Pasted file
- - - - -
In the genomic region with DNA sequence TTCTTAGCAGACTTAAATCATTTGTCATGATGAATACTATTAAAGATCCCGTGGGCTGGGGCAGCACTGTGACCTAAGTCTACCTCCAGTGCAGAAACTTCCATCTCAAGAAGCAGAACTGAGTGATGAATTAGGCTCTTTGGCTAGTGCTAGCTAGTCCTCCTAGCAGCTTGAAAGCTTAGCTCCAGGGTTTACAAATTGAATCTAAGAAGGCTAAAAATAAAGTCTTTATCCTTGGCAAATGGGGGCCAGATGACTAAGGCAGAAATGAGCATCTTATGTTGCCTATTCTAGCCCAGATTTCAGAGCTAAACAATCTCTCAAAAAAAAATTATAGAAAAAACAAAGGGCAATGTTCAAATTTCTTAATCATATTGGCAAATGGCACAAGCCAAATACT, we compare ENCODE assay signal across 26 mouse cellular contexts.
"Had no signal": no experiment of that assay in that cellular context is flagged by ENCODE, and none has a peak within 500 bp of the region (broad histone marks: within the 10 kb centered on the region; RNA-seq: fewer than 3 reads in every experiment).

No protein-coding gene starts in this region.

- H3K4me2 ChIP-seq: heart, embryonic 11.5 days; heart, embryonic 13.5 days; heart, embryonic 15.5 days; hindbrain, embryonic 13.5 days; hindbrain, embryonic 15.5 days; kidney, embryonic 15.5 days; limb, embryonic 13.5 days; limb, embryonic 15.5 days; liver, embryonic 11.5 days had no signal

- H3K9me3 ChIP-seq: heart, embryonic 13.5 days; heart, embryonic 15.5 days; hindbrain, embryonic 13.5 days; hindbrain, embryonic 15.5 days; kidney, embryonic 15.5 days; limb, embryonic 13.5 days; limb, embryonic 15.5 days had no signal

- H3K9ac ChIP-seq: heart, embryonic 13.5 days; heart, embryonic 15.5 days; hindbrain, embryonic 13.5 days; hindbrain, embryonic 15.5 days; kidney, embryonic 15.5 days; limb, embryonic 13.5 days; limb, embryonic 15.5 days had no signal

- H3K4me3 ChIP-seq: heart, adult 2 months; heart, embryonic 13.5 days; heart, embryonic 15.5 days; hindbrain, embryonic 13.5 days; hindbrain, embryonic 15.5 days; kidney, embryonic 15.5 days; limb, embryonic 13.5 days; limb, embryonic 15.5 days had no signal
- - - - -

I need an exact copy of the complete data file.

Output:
In the genomic region with DNA sequence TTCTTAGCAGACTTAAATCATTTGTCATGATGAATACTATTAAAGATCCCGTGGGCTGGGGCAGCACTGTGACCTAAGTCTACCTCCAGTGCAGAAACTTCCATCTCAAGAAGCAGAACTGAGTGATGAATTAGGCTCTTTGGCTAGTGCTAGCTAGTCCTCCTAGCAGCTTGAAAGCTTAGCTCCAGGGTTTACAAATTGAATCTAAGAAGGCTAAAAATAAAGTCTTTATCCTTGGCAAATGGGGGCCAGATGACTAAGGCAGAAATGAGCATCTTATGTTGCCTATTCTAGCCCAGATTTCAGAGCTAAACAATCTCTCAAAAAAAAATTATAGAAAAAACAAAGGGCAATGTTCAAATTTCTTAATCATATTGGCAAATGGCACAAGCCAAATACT, we compare ENCODE assay signal across 26 mouse cellular contexts.
"Had no signal": no experiment of that assay in that cellular context is flagged by ENCODE, and none has a peak within 500 bp of the region (broad histone marks: within the 10 kb centered on the region; RNA-seq: fewer than 3 reads in every experiment).

No protein-coding gene starts in this region.

- H3K4me2 ChIP-seq: heart, embryonic 11.5 days; heart, embryonic 13.5 days; heart, embryonic 15.5 days; hindbrain, embryonic 13.5 days; hindbrain, embryonic 15.5 days; kidney, embryonic 15.5 days; limb, embryonic 13.5 days; limb, embryonic 15.5 days; liver, embryonic 11.5 days had no signal

- H3K9me3 ChIP-seq: heart, embryonic 13.5 days; heart, embryonic 15.5 days; hindbrain, embryonic 13.5 days; hindbrain, embryonic 15.5 days; kidney, embryonic 15.5 days; limb, embryonic 13.5 days; limb, embryonic 15.5 days had no signal

- H3K9ac ChIP-seq: heart, embryonic 13.5 days; heart, embryonic 15.5 days; hindbrain, embryonic 13.5 days; hindbrain, embryonic 15.5 days; kidney, embryonic 15.5 days; limb, embryonic 13.5 days; limb, embryonic 15.5 days had no signal

- H3K4me3 ChIP-seq: heart, adult 2 months; heart, embryonic 13.5 days; heart, embryonic 15.5 days; hindbrain, embryonic 13.5 days; hindbrain, embryonic 15.5 days; kidney, embryonic 15.5 days; limb, embryonic 13.5 days; limb, embryonic 15.5 days had no signal